Life isn’t always kind. It’s not always fair. From time to time, most of us probably feel like we’ve gotten a raw deal, though some of our deals are rawer than others. Some of my closest friends have struggled with all manner of challenges: Physical disability, rocky family life, just plain bad luck. And yet, they’ve overcome and succeeded in spite of them.
They’re a little like Guardians of the Galaxy in that way.
At Plugged In's blog, I talked a little bit about how our five Guardians in Marvel’s newest megahit kinda remind me of Paul’s famous body parts passage in 2 Corinthians 12, which goes in part like this:
The eye cannot say to the hand, “I have no need of you,” nor again the head to the feet, “I have no need of you.” On the contrary, the parts of the body that seem to be weaker are indispensable, and on those parts of the body that we think less honorable we bestow the greater honor, and our unpresentable parts are treated with greater modesty, which our more presentable parts do not require. But God has so composed the body, giving greater honor to the part that lacked it, that there may be no division in the body, but that the members may have the same care for one another. If one member suffers, all suffer together; if one member is honored, all rejoice together.
And so it is with the Guardians. But there’s more to them than that. They don’t just overcome their own selfish natures to become stronger as a team. They overcome their own hard knocks to inch closer to what, I’d argue, God might’ve had in mind for them all along (if, y’know, they actually existed).
Think about these heroes for the moment. Peter Quill had his mother taken from him and was kidnapped by space pirates in the span of 12 hours. That’s not what I’d call a great familial foundation for a hero. Gamora had it worse: She was adopted by one of the worst people in the entire galaxy—the game guy who killed her original family—and trained to be a fearsome assassin. It’s like Hitler plucking a girl from and turning her into a ninja. Drax watched his whole family die. Rocket the Raccoon is understandably bitter at being the product of a weird genetic experiment. And Groot—well, I don’t know about Groot. Perhaps he had a good home life. But that would explain why he’s so comparatively well-adjusted.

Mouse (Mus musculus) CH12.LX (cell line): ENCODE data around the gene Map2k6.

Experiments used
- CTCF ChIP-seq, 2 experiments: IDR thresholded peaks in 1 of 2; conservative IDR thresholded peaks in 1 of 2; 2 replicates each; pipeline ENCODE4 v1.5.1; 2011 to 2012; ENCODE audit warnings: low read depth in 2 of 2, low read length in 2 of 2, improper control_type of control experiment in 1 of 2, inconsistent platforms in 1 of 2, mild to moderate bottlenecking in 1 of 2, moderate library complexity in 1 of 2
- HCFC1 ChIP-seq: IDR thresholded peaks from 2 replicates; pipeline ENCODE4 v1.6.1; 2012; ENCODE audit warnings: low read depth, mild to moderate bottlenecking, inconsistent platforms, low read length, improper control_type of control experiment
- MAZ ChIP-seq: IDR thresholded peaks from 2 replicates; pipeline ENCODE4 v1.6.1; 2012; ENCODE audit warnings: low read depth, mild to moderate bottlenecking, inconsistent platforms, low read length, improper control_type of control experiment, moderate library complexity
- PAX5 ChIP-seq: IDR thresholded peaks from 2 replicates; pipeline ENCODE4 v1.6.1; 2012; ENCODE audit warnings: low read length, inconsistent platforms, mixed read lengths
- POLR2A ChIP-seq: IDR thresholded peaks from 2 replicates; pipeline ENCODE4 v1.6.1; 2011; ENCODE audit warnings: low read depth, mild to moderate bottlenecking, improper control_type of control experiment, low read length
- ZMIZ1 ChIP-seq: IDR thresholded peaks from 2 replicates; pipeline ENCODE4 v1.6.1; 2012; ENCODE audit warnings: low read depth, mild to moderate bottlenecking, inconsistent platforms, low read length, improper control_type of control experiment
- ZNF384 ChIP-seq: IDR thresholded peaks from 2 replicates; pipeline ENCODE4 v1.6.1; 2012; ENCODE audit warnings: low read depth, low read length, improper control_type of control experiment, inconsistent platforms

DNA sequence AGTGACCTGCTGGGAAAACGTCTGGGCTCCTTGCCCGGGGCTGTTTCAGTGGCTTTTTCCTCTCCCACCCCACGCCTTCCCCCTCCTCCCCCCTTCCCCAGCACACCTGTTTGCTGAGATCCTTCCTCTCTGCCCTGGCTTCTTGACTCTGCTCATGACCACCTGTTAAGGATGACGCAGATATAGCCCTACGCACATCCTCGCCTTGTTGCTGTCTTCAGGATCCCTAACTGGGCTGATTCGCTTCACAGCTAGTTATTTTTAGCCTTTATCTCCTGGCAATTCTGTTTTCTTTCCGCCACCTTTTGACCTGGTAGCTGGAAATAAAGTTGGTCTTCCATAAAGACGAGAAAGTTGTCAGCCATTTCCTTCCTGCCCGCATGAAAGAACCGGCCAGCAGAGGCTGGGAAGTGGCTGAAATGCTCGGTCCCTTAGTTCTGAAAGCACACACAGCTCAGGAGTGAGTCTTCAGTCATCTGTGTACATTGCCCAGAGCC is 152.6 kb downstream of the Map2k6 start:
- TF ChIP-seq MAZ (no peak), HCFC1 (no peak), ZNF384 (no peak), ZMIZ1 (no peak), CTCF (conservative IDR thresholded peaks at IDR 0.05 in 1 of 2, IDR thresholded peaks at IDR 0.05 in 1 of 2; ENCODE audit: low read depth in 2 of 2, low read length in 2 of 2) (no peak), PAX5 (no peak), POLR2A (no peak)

These Guardians didn’t have anything in their backgrounds that would scream “future hero” to you. And yet, they became heroes anyway. This isn’t a Lord of the Rings-like story, where a handful of ordinary hobbits saved the world. This is the story of a handful of extraordinarily scarred, damaged people (or trees or raccoons) that saved a world. No excuses, no pity parties (well, not many). They just saw what needed to be done and did it.
I’ve talked before, and I’ll talk again, about how God can use our weaknesses for His own nifty purposes. But He can work through and past our pain, too, if we let him. If we look at the Bible, we see that theme at work pretty regularly.
Jacob was tricked out of the wife he wanted. Joseph’s own home life was pretty horrible—or at least it was when his brothers sold him into slavery. Moses, a bigwig in Egypt, had to say goodbye to his home and family and life of luxury when he accidentally killed somebody. David was forced to run away from the palace, too. They were all cast out—just as these Marvel vagabonds were. And yet, God had some pretty amazing plans in store for each of them.
There are some preachers who teach that, if we have faith in God, we’ll be safeguarded from sorrow. And there are lots of ordinary believers who seem to believe that God is like a magic shield. I’m guilty of that sometimes. I’ve been very blessed, and when I hit a season of life that seems … well, less-than-blessed … I find myself wondering if there’s been some sort of cosmic mistake. Did I forget to fill out some sort of good-person form or something? Did I land on the naughty list accidentally? What’s with this crud?
The Bible reminds us that God-as-good-luck-charm isn’t really good theology. Yes, the Bible talks about blessings and rewards, too, but we’re explicitly told we will have trouble. We’re shown that we have to persevere and work through difficulty. We can’t give up when life tosses us a couple of curveballs. God still has plans for us. Big plans.
Guardians of the Galaxy shows that concept at work. I see echoes of Jacob and Joseph and Moses in this quirky little adventure. And that even if we’ve been saddled with a whole bushel of lemons in our lives, we can take those lemons and turn them into really eco-friendly air fresheners. Or something.